Our operator, It Started in Africa however, was a big disappointment as tour organisers – there were minor issues on a daily basis. Yes, there was the caveat “But it’s Africa”. It was clear however from the visitor numbers we observed that safari tour operators and national park fees are BIG business in Tanzania. They should all know better. I have a thin threshold when you pay top dollar and get poor results.
For example, day three of our safari was delayed again due to ongoing operational mis-management. We had to stop off at a bank to arrange transfer of our park fees for that day. Clare and I didn’t expect to be sitting for nearly an hour in a locked land cruiser with no air conditioning – looking at armed guards …
Trying to buy us a few gin and tonics on our last night didn’t restore our confidence in “It Started in Africa” as tour organisers. What saved the holiday for us was our driver, Martin. He made right all that was wrong and shared his love of his country and its amazing wildlife.
Our main man…and what he showed us
Martin is a gentle, funny and caring man who had a big family, including four grown up children. He is especially proud of his son who is studying medicine in Dar Es Salam. We found him fascinated with the fact he was looking after two women that lived in the Middle East, and he often tried to engage in religious debate. I just kept mentioning that I had lived in Bosnia and that we should all live in peace. We did however really enjoy his company and his knowledge. He was such a nice man.
Unfortunately we only had an hour here – light was fading hence lack on pictures. But I did see my first ever impalas and zebras here.
This was my favourite park visited – mainly because we got there early, saw absolutely loads and of course the cheetah kill, which I reported in my last blog entry. So here is a selection of the rest….
Described as a “Noah’s Ark, Ngorongoro Crater was pretty special – there was certainly an abundance of incredible wildlife. We did see rhino’s, but unfortunately they were too far away to capture any decent images.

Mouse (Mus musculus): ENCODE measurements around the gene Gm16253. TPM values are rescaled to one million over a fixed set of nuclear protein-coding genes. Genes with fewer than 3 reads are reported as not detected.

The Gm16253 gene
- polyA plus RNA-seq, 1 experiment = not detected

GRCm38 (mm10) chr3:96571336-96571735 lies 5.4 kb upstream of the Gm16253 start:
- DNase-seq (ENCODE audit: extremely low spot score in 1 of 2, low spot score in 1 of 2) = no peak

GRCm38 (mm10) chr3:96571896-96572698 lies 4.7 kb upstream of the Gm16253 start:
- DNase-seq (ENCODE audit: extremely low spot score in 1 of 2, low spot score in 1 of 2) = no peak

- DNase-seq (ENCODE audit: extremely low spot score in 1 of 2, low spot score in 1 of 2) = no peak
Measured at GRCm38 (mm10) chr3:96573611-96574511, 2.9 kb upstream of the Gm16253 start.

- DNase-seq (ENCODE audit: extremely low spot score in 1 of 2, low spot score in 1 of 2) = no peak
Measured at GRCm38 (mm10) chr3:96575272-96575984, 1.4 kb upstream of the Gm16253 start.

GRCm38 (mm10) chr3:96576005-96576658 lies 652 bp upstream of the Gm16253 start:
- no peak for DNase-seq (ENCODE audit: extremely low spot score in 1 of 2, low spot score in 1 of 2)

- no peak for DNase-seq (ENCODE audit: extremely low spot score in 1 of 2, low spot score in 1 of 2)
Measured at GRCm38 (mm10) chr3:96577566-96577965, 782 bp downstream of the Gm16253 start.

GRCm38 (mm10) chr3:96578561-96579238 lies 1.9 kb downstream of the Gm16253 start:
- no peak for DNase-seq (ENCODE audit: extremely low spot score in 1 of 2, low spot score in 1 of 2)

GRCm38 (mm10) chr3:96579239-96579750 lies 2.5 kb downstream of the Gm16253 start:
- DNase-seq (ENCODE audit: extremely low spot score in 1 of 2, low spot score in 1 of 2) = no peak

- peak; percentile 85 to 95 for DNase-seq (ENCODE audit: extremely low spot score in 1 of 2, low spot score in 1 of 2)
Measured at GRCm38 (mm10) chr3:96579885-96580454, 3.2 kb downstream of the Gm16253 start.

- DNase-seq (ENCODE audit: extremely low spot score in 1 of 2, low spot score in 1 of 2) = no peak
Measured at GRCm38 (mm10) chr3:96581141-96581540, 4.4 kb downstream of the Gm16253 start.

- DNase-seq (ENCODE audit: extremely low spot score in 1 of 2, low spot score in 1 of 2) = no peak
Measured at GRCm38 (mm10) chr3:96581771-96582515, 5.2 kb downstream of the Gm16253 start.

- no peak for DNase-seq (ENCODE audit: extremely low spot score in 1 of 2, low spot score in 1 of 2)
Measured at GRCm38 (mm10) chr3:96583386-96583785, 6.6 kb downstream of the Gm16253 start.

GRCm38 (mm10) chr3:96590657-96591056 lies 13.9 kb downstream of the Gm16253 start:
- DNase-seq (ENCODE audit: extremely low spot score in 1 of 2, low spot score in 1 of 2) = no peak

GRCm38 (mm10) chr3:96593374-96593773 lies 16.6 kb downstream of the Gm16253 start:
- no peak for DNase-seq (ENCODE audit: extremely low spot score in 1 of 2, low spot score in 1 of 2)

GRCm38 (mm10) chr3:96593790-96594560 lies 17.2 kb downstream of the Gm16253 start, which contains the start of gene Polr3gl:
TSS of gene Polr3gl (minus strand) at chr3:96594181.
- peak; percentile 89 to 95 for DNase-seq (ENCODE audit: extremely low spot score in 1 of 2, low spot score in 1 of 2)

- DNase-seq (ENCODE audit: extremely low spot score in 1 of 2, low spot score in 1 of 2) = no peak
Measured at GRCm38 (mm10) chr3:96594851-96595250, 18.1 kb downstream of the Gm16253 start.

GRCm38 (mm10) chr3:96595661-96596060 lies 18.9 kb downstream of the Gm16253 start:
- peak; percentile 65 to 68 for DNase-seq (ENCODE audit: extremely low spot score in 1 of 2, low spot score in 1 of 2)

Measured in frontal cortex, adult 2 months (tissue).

As we had a bit of time on our hands the last day, we took a detour to a Masai village en route back to Arusha. This was another special experience. The Masai are lovely people and really do live simple, happy lives. We were treated to a welcome dance, a dance with the ladies, a fire making demonstration, a tour of a hut and the obligatory visit to their craft market.
Where we stayed
After a lot of debate during our research, we decided to increase our budget and not opt for the cheapest overnight accommodation – camping a la Carrfour style. We are glad we didn’t go for this option and were generally happy with the places we selected.
The first two nights we spent at Twiga Lodge, which was essentially a campsite with some “luxury lodges”. These were clean and comfortable and the food was more than adequate.
Our third night was spent at Rhino Lodge, inside the Ngorongoro Crater National Park. This was the best of the three places we stayed at – the food was excellent, the staff very friendly and the accommodation very comfortable. We were even treated to some wildlife close up as we were checking out!
Our last night was spent in Arusha at L’Oasis Hotel. This was adequate – nice “hut” rooms and a lovely peaceful pool area. The food however was pretty poor and the service was appalling – over an hour before it arrived. We were also treated to a nocturnal choir of wild dogs from about 1am onwards. So all in all, it didn’t quite live up to its name.
And finally, we hope you have enjoyed reading about our “Great Ramadan and Eid Getaway 2012.” We packed a lot into two weeks and we have some terrific memories. Doing a safari really is a once in a lifetime experience and I am glad to have done it as part of my 2012 50th birthday celebrations – and with such great company.